Depiction of Modern Slavery

Prairie Risk Management Inc. v. Marsh Canada Ltd. et al., 2023 MBKB 29

Case Reporter

Written by Nick Noonan

In the case of Prairie Risk Management Inc. v. Marsh Canada Ltd. et al., the plaintiff, Prairie Risk Management Inc. (PRM), alleged that the defendant, Marsh Canada Ltd. (Marsh), had engaged in a series of unlawful activities that resulted in substantial economic loss for PRM. The plaintiff claimed that Marsh, while under contract, had unlawfully accessed and utilized confidential client information to solicit PRM’s clients for its own benefit. The confidential information included not just a list of clients, but also intricate details about their operations and underwriting information, which PRM had developed over time. The plaintiff further alleged that this conduct led to a loss of income and a reduction in the company’s value.

The central legal issue to be decided was whether Marsh had breached various obligations and duties under the contract, common law, and equity. Specifically, the court had to consider claims of breach of contract, breach of confidence, breach of the duty to act honestly, breach of fiduciary duty, unlawful interference with economic relations, and breach of trust.

Justice Harris embarked on a considerate analysis of each claim. On the breach of contract and breach of confidence claims, the court found in favour of PRM, noting that Marsh had indeed used confidential information for its own benefit, which was not only a violation of the contract but also a breach of confidence. The court cited GasTOPS Ltd. v. Forsyth and Bhasin v. Hrynew to emphasize the importance of honesty and good faith in contractual performance. On the issue of breach of fiduciary duty, the court found that Marsh had an obligation to act with absolute loyalty towards PRM, especially when handling confidential client information. The court dismissed the claims of unlawful interference with economic relations and breach of trust, stating that PRM had not sufficiently demonstrated how the evidence gave rise to these torts. In determining the appropriate remedy, the court cited Lac Minerals Ltd. v. International Corona Resources Ltd., stating that it could consider whether common law or equity provides the plaintiff with the appropriate remedy. Justice Harris concluded that equity demanded remedial flexibility here, because this was not merely a breach of contract.  The Court  ordered damages in the amount of $1,534,000 plus pre- and post-judgment interest and costs.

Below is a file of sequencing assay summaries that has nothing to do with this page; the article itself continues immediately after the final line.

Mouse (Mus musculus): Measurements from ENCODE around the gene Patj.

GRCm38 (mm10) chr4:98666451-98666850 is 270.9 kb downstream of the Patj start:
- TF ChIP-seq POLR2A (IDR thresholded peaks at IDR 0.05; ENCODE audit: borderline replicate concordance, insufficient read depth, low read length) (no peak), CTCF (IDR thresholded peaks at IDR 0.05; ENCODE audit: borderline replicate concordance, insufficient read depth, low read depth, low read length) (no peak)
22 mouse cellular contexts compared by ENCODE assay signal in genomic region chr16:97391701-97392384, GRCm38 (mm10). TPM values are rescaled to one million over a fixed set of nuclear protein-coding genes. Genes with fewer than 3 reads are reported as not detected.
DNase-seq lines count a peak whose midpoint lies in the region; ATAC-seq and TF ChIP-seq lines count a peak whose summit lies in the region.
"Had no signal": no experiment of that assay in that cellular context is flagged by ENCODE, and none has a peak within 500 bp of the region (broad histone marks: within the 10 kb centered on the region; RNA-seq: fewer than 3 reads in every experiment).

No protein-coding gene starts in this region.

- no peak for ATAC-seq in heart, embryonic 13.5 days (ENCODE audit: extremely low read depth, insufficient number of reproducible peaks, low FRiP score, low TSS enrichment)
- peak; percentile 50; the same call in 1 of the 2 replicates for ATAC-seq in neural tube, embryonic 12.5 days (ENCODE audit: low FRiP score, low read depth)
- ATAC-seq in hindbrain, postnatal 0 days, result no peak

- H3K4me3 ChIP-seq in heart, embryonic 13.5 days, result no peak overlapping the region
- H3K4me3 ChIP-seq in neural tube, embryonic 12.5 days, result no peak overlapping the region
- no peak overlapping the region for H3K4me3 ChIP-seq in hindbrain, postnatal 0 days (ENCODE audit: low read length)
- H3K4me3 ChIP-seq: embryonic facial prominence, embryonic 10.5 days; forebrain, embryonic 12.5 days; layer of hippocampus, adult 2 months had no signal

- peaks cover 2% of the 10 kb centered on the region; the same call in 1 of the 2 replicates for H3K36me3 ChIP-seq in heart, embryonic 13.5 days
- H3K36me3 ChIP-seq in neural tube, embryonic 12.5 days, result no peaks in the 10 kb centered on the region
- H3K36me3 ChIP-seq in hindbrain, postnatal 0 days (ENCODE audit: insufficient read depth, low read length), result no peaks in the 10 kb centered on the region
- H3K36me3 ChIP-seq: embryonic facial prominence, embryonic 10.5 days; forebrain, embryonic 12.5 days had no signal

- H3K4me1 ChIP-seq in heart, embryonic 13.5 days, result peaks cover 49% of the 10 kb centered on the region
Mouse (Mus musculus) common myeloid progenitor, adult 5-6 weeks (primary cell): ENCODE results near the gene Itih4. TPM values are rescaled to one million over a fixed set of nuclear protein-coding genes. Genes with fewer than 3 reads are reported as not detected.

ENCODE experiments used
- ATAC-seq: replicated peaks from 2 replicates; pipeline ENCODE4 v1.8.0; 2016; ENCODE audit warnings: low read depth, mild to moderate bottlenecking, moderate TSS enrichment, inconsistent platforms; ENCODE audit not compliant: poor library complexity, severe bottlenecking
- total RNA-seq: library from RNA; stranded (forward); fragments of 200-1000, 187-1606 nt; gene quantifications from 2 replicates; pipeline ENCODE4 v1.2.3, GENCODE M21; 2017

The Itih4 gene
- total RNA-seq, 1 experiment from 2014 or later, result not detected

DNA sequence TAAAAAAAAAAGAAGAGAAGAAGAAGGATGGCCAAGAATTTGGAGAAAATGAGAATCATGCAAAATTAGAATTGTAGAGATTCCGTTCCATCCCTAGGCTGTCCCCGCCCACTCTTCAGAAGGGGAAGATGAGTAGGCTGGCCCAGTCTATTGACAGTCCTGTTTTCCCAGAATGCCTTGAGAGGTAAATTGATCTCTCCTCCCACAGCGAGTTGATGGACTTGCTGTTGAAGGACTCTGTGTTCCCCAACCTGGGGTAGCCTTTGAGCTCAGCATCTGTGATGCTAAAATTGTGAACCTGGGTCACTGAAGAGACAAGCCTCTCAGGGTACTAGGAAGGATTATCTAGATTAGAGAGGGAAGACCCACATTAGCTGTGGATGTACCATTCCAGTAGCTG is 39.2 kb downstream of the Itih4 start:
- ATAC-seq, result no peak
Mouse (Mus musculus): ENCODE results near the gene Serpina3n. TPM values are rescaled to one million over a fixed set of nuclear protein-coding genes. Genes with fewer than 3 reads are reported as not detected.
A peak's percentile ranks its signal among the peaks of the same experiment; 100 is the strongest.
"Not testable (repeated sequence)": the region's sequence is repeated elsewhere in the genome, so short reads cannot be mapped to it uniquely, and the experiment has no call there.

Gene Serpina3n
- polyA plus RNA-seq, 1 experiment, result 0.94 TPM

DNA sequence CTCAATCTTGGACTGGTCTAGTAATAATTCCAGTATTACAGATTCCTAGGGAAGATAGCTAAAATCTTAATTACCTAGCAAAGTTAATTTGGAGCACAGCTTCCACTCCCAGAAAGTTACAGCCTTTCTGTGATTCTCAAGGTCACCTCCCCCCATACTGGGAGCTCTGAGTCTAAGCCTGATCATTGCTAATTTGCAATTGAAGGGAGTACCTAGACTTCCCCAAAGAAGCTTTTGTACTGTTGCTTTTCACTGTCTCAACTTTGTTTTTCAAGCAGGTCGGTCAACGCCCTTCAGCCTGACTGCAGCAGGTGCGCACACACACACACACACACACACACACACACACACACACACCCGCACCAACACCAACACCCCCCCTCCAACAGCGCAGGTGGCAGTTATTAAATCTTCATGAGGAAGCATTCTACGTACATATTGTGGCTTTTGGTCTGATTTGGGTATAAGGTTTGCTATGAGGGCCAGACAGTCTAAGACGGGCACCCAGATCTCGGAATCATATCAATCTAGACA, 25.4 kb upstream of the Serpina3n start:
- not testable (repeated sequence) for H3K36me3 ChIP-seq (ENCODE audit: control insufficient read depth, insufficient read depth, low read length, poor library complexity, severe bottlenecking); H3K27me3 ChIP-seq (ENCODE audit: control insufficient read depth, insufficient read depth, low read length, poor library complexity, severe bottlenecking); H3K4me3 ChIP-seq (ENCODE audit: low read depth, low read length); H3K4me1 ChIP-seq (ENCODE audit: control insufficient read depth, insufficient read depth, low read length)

For businesspeople, this decision serves as a lesson on multiple fronts. First, it underscores the importance of maintaining the integrity of contractual obligations, particularly when confidential information is at stake. Companies must exercise extreme caution in how they handle such information, even in competitive settings. Second, the case amplifies the concept of fiduciary duty beyond traditional categories, suggesting that courts are willing to impose such duties in a broader range of relationships, especially where confidential information is involved. Third, the decision highlights the court’s willingness to employ equitable remedies in such cases, which can be more flexible and potentially more burdensome than common law remedies. This could mean higher damage awards, as was evident in this case.

The views and opinions expressed in the blogs and case reporter are the views of their authors, and do not represent the views of the Desautels Centre for Private Enterprise and the Law, the Faculty of Law, or the University of Manitoba. Academic Members of the University of Manitoba are entitled to academic freedom in the context of a respectful working and learning environment.